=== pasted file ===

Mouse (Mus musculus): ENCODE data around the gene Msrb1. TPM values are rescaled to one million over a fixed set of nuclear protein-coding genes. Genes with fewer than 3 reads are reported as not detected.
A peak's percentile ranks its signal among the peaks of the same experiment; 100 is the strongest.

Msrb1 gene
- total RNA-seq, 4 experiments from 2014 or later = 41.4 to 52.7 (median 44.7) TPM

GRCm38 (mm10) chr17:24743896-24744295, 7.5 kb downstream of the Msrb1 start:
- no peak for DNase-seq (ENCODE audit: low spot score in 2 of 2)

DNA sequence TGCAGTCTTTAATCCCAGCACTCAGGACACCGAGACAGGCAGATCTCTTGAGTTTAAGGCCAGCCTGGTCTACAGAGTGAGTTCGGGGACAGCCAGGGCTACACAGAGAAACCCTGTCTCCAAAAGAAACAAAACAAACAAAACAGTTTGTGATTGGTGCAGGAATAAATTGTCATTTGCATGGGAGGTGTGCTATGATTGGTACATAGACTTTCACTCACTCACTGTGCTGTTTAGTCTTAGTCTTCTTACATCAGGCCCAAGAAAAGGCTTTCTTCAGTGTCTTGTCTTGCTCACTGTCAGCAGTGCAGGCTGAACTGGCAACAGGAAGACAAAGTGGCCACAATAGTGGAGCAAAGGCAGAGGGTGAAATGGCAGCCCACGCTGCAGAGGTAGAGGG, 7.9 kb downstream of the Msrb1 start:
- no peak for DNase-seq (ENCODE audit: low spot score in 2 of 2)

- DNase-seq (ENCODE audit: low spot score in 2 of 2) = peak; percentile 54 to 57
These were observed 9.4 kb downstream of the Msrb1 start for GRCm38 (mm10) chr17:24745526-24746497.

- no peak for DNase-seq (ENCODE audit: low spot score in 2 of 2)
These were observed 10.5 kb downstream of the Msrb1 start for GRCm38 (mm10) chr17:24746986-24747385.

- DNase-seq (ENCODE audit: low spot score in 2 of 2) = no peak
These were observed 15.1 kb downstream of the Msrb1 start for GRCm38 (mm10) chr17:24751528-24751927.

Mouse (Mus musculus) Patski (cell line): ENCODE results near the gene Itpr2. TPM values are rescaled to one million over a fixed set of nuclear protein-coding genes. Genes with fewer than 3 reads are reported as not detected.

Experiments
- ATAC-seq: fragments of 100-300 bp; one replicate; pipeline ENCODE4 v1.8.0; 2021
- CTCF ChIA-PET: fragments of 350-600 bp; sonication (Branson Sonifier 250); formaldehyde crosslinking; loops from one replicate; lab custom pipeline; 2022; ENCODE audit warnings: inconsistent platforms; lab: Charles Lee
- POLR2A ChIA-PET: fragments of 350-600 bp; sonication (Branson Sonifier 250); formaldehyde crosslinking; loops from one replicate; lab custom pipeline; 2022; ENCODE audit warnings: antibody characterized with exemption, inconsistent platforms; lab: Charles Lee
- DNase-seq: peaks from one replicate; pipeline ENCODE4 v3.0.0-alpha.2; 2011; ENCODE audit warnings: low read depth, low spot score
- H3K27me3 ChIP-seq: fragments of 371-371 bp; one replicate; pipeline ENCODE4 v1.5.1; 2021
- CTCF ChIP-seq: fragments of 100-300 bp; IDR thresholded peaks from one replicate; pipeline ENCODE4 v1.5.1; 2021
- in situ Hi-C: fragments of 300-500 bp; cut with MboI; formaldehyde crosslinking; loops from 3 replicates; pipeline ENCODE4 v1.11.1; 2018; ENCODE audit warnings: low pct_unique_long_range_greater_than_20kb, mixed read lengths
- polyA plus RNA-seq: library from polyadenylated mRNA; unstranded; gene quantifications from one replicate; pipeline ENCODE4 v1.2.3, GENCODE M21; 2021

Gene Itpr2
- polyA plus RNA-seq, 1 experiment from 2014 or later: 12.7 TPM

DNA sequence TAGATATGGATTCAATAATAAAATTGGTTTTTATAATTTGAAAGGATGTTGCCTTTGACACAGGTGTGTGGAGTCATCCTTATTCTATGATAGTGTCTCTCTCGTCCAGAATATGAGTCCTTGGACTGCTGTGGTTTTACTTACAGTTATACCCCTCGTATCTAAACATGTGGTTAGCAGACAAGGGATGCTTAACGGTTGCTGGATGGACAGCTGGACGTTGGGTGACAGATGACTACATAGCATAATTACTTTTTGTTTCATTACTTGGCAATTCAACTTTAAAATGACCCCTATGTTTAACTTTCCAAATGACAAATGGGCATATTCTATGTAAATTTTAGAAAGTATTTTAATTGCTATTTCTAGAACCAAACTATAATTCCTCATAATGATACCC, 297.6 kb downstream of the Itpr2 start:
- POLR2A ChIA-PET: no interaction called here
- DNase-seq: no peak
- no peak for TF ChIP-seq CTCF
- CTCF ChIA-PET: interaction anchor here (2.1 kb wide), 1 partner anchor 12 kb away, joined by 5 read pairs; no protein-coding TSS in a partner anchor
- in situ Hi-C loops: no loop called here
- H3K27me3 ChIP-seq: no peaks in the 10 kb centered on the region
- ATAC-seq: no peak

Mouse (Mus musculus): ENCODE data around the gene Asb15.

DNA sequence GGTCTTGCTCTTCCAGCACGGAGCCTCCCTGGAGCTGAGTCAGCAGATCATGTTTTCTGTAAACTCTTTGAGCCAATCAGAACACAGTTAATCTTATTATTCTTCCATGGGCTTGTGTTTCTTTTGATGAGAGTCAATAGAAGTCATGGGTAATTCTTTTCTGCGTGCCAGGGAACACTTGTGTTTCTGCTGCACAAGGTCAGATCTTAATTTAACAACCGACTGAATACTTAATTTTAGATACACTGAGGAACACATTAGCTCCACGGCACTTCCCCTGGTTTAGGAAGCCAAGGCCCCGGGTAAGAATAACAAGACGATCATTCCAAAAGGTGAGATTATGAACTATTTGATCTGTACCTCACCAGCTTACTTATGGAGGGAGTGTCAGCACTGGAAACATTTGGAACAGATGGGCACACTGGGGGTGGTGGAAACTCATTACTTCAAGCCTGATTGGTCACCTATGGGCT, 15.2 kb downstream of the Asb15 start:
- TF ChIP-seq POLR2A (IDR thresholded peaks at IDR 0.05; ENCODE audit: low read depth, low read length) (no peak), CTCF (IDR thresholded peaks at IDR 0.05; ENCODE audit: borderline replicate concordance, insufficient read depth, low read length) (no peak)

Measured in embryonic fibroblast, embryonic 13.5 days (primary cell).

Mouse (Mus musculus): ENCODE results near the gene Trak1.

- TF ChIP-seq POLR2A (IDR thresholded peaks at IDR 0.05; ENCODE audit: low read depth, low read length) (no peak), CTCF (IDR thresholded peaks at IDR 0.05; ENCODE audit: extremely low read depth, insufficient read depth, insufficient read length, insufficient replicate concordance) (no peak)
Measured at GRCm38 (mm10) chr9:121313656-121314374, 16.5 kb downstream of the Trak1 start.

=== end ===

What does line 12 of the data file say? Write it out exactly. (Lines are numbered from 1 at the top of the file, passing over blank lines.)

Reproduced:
These were observed 10.5 kb downstream of the Msrb1 start for GRCm38 (mm10) chr17:24746986-24747385.